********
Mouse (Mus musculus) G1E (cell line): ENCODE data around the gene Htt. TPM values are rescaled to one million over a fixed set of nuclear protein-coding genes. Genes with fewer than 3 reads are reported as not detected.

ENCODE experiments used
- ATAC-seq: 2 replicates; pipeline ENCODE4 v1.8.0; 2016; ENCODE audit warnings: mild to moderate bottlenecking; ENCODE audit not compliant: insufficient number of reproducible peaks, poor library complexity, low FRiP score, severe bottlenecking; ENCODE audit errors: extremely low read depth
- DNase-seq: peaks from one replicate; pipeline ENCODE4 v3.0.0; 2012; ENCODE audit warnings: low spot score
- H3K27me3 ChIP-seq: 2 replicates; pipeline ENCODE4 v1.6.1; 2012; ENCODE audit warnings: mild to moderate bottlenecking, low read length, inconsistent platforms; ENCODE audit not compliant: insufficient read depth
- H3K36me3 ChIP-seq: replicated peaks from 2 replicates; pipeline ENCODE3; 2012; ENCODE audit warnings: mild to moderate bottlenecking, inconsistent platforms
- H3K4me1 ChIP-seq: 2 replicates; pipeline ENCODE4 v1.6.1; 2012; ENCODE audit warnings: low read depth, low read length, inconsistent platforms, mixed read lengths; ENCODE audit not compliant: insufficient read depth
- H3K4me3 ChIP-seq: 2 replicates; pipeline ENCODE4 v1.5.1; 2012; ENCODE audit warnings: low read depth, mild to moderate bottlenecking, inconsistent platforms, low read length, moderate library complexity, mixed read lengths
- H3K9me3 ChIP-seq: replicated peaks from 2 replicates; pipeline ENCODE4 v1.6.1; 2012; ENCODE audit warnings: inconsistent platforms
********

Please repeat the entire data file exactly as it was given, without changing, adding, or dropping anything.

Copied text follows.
Mouse (Mus musculus) G1E (cell line): ENCODE data around the gene Htt. TPM values are rescaled to one million over a fixed set of nuclear protein-coding genes. Genes with fewer than 3 reads are reported as not detected.

ENCODE experiments used
- ATAC-seq: 2 replicates; pipeline ENCODE4 v1.8.0; 2016; ENCODE audit warnings: mild to moderate bottlenecking; ENCODE audit not compliant: insufficient number of reproducible peaks, poor library complexity, low FRiP score, severe bottlenecking; ENCODE audit errors: extremely low read depth
- DNase-seq: peaks from one replicate; pipeline ENCODE4 v3.0.0; 2012; ENCODE audit warnings: low spot score
- H3K27me3 ChIP-seq: 2 replicates; pipeline ENCODE4 v1.6.1; 2012; ENCODE audit warnings: mild to moderate bottlenecking, low read length, inconsistent platforms; ENCODE audit not compliant: insufficient read depth
- H3K36me3 ChIP-seq: replicated peaks from 2 replicates; pipeline ENCODE3; 2012; ENCODE audit warnings: mild to moderate bottlenecking, inconsistent platforms
- H3K4me1 ChIP-seq: 2 replicates; pipeline ENCODE4 v1.6.1; 2012; ENCODE audit warnings: low read depth, low read length, inconsistent platforms, mixed read lengths; ENCODE audit not compliant: insufficient read depth
- H3K4me3 ChIP-seq: 2 replicates; pipeline ENCODE4 v1.5.1; 2012; ENCODE audit warnings: low read depth, mild to moderate bottlenecking, inconsistent platforms, low read length, moderate library complexity, mixed read lengths
- H3K9me3 ChIP-seq: replicated peaks from 2 replicates; pipeline ENCODE4 v1.6.1; 2012; ENCODE audit warnings: inconsistent platforms